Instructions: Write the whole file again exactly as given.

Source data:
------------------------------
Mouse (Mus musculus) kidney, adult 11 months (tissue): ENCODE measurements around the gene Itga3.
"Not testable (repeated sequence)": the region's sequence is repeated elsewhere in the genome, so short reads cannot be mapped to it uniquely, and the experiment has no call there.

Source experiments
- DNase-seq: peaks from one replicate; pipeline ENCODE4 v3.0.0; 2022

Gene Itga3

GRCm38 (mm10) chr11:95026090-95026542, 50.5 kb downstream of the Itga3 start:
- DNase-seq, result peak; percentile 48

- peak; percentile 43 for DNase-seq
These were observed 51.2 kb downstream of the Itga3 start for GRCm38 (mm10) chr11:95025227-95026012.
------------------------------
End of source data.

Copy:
Mouse (Mus musculus) kidney, adult 11 months (tissue): ENCODE measurements around the gene Itga3.
"Not testable (repeated sequence)": the region's sequence is repeated elsewhere in the genome, so short reads cannot be mapped to it uniquely, and the experiment has no call there.

Source experiments
- DNase-seq: peaks from one replicate; pipeline ENCODE4 v3.0.0; 2022

Gene Itga3

GRCm38 (mm10) chr11:95026090-95026542, 50.5 kb downstream of the Itga3 start:
- DNase-seq, result peak; percentile 48

- peak; percentile 43 for DNase-seq
These were observed 51.2 kb downstream of the Itga3 start for GRCm38 (mm10) chr11:95025227-95026012.